He describes the future of medicine as holding a big shift from the today’s model, where we currently wait for the body to break before we treat it. We’ll soon be able to  adjust our health in real time with help from smartphone apps and wearable sensors that track proteins and the inner workings of cells. We’ll monitor what happens when we exercise, eat more salmon or dark chocolate, or take drug x at dosage y.

Read the rest of this entry »

mHealth and Child Abuse

child abuseby David Lee Scher, MD (11/9/2011)

There has not been a more horrific scandal in the world of sports that I can remember than the child abuse scandal (the mainstream media calls it a sex abuse scandal) surrounding The Pennsylvania State University.  Let it be said that I am very impressed with the reaction of much of the student body which is one of shock and disdain for the administration charged with covering up alleged abuses of children by a former assistant football coach. According to the grand jury’s report, the school demonstrated willful blindness to the allegations brought to it, none going to state officials. Some of the fans at Saturday’s PSU-Nebraska football game are organizing a blue shirt campaign to show solidarity for the victims (blue ribbon being a symbol of child abuse).

As this blogger is an evangelist for wireless technologies and the noble things it will deliver (efficient, dignified, cost-effective and better continuous healthcare), I think it fitting to discuss how mHealth technologies may, in the future, be useful tools for subjects of child abuse and their loved ones.  Read the rest of this entry »

RWTH Aachen University studies eHealth

Germany’s RWTH Aachen University built this Future Care Lab to study smart healthcare technologies – eHealth – and is working with consumers to understand their needs and wants and how they might use technology.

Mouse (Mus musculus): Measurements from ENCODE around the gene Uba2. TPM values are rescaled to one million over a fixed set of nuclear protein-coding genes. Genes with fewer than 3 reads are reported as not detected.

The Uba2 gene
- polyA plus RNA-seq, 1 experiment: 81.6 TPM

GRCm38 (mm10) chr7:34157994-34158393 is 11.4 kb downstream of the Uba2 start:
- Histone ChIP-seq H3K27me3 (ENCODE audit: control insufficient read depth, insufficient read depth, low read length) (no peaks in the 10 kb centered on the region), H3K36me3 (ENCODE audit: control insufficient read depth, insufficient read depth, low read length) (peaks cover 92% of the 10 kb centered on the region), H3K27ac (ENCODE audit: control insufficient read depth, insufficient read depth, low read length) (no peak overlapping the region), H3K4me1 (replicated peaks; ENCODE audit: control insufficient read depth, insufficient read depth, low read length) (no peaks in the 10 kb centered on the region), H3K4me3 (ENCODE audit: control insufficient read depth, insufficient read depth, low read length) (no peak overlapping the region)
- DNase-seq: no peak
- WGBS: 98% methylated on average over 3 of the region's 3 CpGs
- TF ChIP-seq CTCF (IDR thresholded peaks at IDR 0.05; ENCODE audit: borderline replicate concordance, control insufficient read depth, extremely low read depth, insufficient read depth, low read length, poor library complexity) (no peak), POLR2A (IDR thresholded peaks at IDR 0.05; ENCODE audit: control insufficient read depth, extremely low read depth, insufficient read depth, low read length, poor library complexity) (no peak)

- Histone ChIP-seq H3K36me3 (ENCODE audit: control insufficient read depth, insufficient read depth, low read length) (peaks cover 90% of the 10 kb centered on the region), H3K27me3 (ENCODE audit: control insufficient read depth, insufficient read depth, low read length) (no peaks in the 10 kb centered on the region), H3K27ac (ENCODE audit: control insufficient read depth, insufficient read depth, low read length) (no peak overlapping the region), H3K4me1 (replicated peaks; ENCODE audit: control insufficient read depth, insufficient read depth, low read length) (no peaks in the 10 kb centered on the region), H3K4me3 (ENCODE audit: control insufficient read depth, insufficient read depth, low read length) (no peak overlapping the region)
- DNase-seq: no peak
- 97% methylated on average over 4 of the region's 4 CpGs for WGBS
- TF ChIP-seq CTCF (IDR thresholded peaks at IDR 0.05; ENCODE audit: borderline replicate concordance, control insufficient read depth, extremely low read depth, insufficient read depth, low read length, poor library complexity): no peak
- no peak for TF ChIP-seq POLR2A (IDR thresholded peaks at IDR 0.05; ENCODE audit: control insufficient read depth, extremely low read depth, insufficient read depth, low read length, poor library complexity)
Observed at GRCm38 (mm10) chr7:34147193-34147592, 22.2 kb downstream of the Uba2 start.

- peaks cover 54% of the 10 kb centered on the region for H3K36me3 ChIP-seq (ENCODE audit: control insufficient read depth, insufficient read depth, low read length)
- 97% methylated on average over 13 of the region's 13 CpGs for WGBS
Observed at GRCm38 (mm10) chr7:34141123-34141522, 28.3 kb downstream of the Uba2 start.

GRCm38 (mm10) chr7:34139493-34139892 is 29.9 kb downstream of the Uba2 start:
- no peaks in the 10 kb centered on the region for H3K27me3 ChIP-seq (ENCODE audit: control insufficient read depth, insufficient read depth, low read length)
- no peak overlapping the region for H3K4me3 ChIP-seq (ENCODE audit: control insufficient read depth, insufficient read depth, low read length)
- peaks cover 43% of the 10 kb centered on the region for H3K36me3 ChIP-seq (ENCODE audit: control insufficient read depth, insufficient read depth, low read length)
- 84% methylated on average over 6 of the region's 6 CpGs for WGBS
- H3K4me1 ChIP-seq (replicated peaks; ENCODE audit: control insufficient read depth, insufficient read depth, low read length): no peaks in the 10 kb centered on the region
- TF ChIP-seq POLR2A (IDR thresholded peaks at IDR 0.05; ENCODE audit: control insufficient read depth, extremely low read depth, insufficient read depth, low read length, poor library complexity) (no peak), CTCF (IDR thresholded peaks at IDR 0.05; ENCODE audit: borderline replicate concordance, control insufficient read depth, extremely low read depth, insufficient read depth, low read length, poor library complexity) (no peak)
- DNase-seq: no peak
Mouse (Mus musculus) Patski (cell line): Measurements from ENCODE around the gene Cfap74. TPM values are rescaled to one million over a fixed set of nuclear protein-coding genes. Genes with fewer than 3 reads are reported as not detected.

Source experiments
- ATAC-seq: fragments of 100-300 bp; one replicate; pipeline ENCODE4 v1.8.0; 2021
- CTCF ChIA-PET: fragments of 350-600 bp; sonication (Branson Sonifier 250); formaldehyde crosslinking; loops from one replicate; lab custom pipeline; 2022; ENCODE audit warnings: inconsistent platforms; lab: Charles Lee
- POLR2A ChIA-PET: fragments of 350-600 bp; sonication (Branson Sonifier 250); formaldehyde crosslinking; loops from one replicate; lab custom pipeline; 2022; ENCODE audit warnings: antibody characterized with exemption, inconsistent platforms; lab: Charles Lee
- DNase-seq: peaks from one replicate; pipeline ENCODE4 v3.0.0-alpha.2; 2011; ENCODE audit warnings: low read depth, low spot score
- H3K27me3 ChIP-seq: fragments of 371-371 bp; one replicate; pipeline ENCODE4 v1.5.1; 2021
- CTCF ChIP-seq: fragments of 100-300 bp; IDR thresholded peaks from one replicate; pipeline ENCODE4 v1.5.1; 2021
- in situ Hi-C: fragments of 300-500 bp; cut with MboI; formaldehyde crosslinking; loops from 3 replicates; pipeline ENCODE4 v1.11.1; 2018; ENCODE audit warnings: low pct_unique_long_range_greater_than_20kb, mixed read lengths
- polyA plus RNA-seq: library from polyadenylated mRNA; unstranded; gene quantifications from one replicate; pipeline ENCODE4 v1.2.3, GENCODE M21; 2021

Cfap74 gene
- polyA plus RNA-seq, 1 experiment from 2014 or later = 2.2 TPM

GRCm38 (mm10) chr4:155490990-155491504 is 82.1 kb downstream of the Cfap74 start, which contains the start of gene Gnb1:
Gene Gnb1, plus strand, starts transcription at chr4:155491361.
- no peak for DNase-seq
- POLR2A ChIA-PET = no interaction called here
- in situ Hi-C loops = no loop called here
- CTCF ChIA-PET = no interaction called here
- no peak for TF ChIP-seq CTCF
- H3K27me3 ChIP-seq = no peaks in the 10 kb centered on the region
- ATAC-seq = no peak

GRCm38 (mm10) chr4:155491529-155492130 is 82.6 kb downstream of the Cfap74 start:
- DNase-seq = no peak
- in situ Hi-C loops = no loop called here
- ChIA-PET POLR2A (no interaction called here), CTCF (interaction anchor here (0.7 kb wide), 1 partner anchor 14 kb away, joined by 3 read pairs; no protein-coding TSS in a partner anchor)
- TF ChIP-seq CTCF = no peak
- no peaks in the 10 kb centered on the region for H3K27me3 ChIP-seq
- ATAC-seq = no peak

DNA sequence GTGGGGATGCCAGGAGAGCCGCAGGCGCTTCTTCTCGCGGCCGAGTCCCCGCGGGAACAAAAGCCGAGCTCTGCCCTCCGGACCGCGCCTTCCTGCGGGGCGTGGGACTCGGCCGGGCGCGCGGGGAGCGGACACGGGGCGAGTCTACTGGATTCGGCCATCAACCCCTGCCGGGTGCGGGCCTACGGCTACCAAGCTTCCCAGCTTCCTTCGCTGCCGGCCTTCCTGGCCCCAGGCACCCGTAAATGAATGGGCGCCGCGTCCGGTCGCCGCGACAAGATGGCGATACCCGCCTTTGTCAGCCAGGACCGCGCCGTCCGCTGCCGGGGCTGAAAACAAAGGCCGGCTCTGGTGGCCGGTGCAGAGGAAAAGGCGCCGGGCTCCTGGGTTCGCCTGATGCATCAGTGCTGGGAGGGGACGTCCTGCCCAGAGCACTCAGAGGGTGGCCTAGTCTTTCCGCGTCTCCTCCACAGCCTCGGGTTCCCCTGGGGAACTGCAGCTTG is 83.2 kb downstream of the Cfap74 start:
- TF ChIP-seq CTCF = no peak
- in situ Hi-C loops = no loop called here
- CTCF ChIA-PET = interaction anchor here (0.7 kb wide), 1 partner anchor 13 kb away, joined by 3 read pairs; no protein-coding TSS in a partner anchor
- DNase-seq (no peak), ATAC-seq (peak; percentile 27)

ZOMM’s Lifestyle Connect wins 3 CES Innovation Awards

ZOMM Lifestyle ConnectZOMM earned 3 CES 2012 Innovation Awards this week for Lifestyle Connect™, a credit card sized accessory for any Bluetooth®-enabled phone, including the one you have right now. With a touch of a button or an alert from wireless sensors, the device can summon assistance from a Personal Safety Concierge™ or your trusted network of friends, family and health professionals. If needed, the concierge will dispatch police, fire or medical rescue personnel to the user’s location.

Lifestyle Connect utilizes Bluetooth Classic and Bluetooth Low Energy wireless technology to connect with Bluetooth Smart devices such as health monitors, heart monitors, glucose monitors, fall detection sensors, and activity trackers.

Read the rest of this entry »

MIT researchers use smart phones to monitor health

Phones Old NewThis article by John Tozzi reports on how MIT researchers are using smartphones to monitor a patient’s daily activity and report deviations to friends or doctors should they may need to intervene.

Although the trials are in early stages and there are still regulatory and personal privacy issues to resolve, it seems telephones can reveal a lot about our mood, health, and cognitive ability. Intel’s Eric Dishman explains this in a video on our Healthcare Problems & Solutions page where he uses an old, analog, rotary-dial phone to show subtle differences in how someone answers the phone as dementia sets in.

Besides just recording call frequency, duration, who called, etc., smartphones can report much more. They can monitor movement outside of the home – or even inside with an accelerometer, and of course, there are many medical sensors that can communicate through the smartphone to remote monitoring services. For related articles on sensor technologies for home healthcare, search this site for “sensors.” You’ll see that Home Automation sensors and wearable devices can obscurely monitor activity when someone doesn’t have a smartphone on them, but the phone seems like an ideal device for this purpose.

MIT’s work analyzing smartphone data relates to other interesting trends including DNA typing and personal traits typing. They are all data mining applications that depend on the analysis of massive databases – big data – and can lead toward personalized medicine.

The Caregiver: Key to mHealth

By David Lee Scher, MD

The caregiver is an individual who attends to the needs of a child or dependent adult.

Parent as caregiver for her child

There is an estimated ten million caregivers over the age of 50 caring for their parents in the USA.  Caregivers attend to people who are predominantly relatives (86%), with 36% being parents and 14% being children.  One third of caregivers take care of two or more people.  Much has been said about the need for patient engagement and people taking more responsibility for their own care, however caregivers have the unique responsibilities of their own care as well as their charged.  That being said, they require mHealth tools that address both issues.  I will discuss the role of mHealth and the role of the caregiver.  This will not be an endorsement of any specific product.

Read the rest of this entry »